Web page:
The Confusion of Copyright Fair Use

25-05-2018

The Confusion of Copyright Fair Use

“It would be hard to find anyone in this room who would not be confused as to where copyright fair use is today,” said Kate Spelman, Senior Copyright Counsel at Microsoft.

“It would be hard to find anyone in this room who would not be confused as to where copyright fair use is today,” said Kate Spelman, Senior Copyright Counsel at Microsoft.

Spelman was speaking at CW21 “That’s Not Fair!” (or Funny): Trademark Fair Use in the Digital Age, on Wednesday, May 23.

Over the past decade, the concept of copyright fair use has evolved from “fair use of content” to “fair use of context”, she said.

“Fair use has gone through an odyssey,” said Spelman, adding that it’s “not surprising that judges are dizzy”.

“Some professors have called it a gelatinous glob. It’s very hard to put together a comprehensive explanation of what’s fair use and what’s not,” added Judge Margaret McKeown of the US Court of Appeals for the Ninth Circuit.

Spelman cited Google as an example, noting that the search engine had digitized numerous books. When people search for the books, snippets appear on Google.

In April 2016, the US Supreme Court refused to hear a challenge by an authors’ group centring on whether the Google Books service should be protected by copyright.

Two years before, the US Court of Appeals for the Second Circuit held that the Google Books service was “transformative” and could be protected by fair use.

“Google said they were making available content out of context for indexing and data scraping,” added Spelman.

Talking about how the digital space has changed fair use, McKeown said: “Take the key aspect of the Internet, its ubiquity, it has billions of users, no borders and it’s very difficult to monitor.”

She added that the anonymity of the Internet means that you can “have some incredible fair use violations, but it’s very difficult to get to the bottom of it”.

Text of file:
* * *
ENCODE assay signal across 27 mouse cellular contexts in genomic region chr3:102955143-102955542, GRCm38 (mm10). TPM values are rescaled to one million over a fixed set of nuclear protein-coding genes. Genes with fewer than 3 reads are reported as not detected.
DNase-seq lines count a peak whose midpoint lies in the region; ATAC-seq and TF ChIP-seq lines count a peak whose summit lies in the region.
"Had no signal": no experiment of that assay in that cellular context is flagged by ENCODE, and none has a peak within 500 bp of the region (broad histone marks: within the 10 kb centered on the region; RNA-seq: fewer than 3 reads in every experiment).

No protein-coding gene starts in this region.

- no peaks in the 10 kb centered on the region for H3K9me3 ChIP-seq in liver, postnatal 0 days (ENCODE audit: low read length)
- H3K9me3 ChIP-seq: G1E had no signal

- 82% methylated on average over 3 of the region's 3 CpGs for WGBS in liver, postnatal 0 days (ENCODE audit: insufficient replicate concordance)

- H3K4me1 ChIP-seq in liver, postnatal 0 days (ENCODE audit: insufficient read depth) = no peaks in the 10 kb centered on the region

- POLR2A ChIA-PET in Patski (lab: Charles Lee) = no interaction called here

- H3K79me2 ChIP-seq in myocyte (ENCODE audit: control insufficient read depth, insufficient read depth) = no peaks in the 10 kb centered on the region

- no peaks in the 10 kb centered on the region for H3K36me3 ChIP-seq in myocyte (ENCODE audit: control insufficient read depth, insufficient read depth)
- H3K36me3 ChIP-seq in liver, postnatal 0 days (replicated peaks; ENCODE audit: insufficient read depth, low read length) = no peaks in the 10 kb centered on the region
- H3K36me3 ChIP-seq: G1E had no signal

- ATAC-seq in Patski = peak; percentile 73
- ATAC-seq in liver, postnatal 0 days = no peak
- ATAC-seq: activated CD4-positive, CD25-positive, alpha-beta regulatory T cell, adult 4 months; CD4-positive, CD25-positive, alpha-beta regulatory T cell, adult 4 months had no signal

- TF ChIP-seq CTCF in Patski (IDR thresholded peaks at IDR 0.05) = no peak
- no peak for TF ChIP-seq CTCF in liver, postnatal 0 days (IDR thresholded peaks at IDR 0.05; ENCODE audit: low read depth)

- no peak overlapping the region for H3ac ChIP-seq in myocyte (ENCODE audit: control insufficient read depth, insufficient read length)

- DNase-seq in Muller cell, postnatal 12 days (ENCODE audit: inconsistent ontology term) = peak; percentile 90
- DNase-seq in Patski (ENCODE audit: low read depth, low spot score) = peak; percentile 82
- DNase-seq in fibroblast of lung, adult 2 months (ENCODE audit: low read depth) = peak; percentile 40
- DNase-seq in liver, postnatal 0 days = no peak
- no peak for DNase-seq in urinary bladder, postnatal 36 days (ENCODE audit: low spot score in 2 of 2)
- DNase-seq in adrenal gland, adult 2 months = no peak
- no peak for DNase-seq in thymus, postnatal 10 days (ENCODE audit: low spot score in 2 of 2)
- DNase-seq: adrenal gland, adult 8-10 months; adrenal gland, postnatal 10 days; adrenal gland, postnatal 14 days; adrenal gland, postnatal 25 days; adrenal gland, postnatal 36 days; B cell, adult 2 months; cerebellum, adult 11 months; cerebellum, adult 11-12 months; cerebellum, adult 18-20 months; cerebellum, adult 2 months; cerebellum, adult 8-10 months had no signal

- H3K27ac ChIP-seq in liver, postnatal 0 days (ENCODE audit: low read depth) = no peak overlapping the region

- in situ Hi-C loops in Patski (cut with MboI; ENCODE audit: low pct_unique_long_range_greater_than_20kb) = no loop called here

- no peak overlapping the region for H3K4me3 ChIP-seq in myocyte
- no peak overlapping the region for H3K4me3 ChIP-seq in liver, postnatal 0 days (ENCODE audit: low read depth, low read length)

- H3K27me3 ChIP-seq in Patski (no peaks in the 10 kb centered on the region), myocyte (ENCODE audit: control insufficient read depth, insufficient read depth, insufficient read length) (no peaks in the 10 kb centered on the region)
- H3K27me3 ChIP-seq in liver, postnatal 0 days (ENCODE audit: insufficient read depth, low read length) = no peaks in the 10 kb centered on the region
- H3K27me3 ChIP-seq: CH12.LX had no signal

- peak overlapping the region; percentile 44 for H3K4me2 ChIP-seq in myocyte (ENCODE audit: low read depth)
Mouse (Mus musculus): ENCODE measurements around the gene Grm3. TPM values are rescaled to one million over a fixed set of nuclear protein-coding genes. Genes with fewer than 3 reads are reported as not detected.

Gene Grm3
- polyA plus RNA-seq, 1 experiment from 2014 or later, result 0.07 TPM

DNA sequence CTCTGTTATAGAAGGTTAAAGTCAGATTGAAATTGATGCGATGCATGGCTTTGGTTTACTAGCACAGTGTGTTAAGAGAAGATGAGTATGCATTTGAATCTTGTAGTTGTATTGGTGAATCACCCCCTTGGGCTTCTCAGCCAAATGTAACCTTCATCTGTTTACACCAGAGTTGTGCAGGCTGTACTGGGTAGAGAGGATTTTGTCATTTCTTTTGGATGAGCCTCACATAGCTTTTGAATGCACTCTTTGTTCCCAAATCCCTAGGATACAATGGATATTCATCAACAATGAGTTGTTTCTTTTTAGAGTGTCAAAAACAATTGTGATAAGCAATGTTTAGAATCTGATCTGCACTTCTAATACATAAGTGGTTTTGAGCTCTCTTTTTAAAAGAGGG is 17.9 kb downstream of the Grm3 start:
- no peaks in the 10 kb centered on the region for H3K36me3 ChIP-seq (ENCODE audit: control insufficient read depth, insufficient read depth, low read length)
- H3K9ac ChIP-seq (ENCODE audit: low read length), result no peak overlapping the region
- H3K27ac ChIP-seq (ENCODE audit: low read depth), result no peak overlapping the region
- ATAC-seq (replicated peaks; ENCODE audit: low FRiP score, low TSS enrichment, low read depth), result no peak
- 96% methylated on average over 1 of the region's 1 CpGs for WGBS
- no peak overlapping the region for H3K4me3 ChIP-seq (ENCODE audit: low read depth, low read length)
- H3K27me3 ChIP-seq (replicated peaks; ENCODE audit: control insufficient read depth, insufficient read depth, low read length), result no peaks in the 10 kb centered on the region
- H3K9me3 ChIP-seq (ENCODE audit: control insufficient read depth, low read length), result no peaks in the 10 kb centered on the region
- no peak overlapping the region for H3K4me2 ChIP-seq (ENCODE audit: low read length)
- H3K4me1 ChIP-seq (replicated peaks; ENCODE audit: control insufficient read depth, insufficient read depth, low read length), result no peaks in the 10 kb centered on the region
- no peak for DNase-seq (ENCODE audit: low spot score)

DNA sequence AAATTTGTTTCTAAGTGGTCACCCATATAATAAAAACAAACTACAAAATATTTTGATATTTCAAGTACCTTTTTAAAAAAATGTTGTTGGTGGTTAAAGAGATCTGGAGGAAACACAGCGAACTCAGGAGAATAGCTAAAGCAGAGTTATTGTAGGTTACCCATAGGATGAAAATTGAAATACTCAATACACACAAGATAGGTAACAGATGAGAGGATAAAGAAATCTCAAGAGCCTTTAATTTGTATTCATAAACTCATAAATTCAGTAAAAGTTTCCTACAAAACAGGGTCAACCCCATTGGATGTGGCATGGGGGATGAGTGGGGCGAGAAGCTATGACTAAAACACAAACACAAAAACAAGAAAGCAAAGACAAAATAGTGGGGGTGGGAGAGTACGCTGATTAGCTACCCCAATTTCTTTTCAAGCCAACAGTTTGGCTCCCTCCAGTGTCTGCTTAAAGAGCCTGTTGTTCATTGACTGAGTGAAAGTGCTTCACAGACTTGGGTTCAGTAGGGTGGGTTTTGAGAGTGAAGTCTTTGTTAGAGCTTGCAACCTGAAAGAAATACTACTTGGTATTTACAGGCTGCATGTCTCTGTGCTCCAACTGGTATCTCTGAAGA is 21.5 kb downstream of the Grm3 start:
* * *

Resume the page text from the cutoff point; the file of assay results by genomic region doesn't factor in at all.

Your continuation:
The rise of the Internet has also changed the scope of trademark use from AI to meta tags to search terms.

“Digital has changed the accessibility and the ability to manipulate copyrighted and trademarked material,” concluded Signe Naeve, IP Counsel for Starbucks.

McKeown added that while most judges are “generally familiar” with the Internet, “on behalf of all the judges, we make our plea to don’t assume anything” when bringing a fair use case. 

Another “twist” that Microsoft didn’t see in the pre-Internet time is the role of fans, who have very expensive machinery in their house and can produce authentic-looking knock-offs, said Spelman.

They’re “almost loving the trademark or copyright to death,” she claimed, adding it was a judgement call whether or not to enforce against them.

The fan issue also applies to Starbucks. Naeve provided an example of what looked like Starbucks’s mark, featuring a ‘grunge’-style mermaid and the words ‘Seattle Grunge’.

“It’s not commentary or criticism, it’s from a fan. This wouldn’t fall under the parody defense, but how do you draw the line?” she questioned.

McKeown’s comments were non-advisory opinions.

copyright fair use, copyright, trademark, INTA, INTA 2018, Kate Spelman, Microsoft

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